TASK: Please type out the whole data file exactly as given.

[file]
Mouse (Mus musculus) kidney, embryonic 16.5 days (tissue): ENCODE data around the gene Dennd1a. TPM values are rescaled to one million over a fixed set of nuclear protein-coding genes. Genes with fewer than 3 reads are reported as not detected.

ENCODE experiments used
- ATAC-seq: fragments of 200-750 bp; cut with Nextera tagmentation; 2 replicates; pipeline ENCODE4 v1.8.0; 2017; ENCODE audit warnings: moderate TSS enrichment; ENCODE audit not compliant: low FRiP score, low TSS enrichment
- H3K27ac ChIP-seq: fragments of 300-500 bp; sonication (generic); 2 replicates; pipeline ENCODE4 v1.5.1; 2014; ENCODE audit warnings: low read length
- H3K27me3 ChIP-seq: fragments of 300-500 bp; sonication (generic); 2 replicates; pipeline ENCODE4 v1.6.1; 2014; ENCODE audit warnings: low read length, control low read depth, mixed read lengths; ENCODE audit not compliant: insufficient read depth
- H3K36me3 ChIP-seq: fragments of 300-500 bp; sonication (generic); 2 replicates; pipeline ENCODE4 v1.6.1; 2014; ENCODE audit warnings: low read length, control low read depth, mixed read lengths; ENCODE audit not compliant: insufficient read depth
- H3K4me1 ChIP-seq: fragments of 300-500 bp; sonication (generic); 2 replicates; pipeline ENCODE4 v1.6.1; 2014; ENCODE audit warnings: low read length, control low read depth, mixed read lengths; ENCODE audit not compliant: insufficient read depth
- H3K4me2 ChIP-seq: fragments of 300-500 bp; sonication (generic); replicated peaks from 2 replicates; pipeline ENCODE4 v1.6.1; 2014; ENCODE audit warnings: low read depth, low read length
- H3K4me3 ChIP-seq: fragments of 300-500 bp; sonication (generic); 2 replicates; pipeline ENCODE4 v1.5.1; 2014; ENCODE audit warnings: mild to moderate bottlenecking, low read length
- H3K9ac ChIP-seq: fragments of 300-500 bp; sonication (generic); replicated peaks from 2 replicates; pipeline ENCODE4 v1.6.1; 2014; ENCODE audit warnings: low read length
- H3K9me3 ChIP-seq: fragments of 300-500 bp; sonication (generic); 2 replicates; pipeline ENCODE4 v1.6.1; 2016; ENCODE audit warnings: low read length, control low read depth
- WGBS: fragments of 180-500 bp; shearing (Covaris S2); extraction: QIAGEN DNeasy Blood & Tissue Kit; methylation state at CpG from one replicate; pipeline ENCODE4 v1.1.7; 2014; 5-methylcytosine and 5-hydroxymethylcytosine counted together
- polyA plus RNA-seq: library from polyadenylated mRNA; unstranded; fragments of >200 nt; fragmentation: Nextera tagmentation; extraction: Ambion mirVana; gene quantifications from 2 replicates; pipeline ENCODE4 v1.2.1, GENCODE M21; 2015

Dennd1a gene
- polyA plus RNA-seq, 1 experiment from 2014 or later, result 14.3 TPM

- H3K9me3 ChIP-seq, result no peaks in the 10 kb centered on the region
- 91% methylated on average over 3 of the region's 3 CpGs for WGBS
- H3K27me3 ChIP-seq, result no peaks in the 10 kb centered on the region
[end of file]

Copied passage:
Mouse (Mus musculus) kidney, embryonic 16.5 days (tissue): ENCODE data around the gene Dennd1a. TPM values are rescaled to one million over a fixed set of nuclear protein-coding genes. Genes with fewer than 3 reads are reported as not detected.

ENCODE experiments used
- ATAC-seq: fragments of 200-750 bp; cut with Nextera tagmentation; 2 replicates; pipeline ENCODE4 v1.8.0; 2017; ENCODE audit warnings: moderate TSS enrichment; ENCODE audit not compliant: low FRiP score, low TSS enrichment
- H3K27ac ChIP-seq: fragments of 300-500 bp; sonication (generic); 2 replicates; pipeline ENCODE4 v1.5.1; 2014; ENCODE audit warnings: low read length
- H3K27me3 ChIP-seq: fragments of 300-500 bp; sonication (generic); 2 replicates; pipeline ENCODE4 v1.6.1; 2014; ENCODE audit warnings: low read length, control low read depth, mixed read lengths; ENCODE audit not compliant: insufficient read depth
- H3K36me3 ChIP-seq: fragments of 300-500 bp; sonication (generic); 2 replicates; pipeline ENCODE4 v1.6.1; 2014; ENCODE audit warnings: low read length, control low read depth, mixed read lengths; ENCODE audit not compliant: insufficient read depth
- H3K4me1 ChIP-seq: fragments of 300-500 bp; sonication (generic); 2 replicates; pipeline ENCODE4 v1.6.1; 2014; ENCODE audit warnings: low read length, control low read depth, mixed read lengths; ENCODE audit not compliant: insufficient read depth
- H3K4me2 ChIP-seq: fragments of 300-500 bp; sonication (generic); replicated peaks from 2 replicates; pipeline ENCODE4 v1.6.1; 2014; ENCODE audit warnings: low read depth, low read length
- H3K4me3 ChIP-seq: fragments of 300-500 bp; sonication (generic); 2 replicates; pipeline ENCODE4 v1.5.1; 2014; ENCODE audit warnings: mild to moderate bottlenecking, low read length
- H3K9ac ChIP-seq: fragments of 300-500 bp; sonication (generic); replicated peaks from 2 replicates; pipeline ENCODE4 v1.6.1; 2014; ENCODE audit warnings: low read length
- H3K9me3 ChIP-seq: fragments of 300-500 bp; sonication (generic); 2 replicates; pipeline ENCODE4 v1.6.1; 2016; ENCODE audit warnings: low read length, control low read depth
- WGBS: fragments of 180-500 bp; shearing (Covaris S2); extraction: QIAGEN DNeasy Blood & Tissue Kit; methylation state at CpG from one replicate; pipeline ENCODE4 v1.1.7; 2014; 5-methylcytosine and 5-hydroxymethylcytosine counted together
- polyA plus RNA-seq: library from polyadenylated mRNA; unstranded; fragments of >200 nt; fragmentation: Nextera tagmentation; extraction: Ambion mirVana; gene quantifications from 2 replicates; pipeline ENCODE4 v1.2.1, GENCODE M21; 2015

Dennd1a gene
- polyA plus RNA-seq, 1 experiment from 2014 or later, result 14.3 TPM

- H3K9me3 ChIP-seq, result no peaks in the 10 kb centered on the region
- 91% methylated on average over 3 of the region's 3 CpGs for WGBS
- H3K27me3 ChIP-seq, result no peaks in the 10 kb centered on the region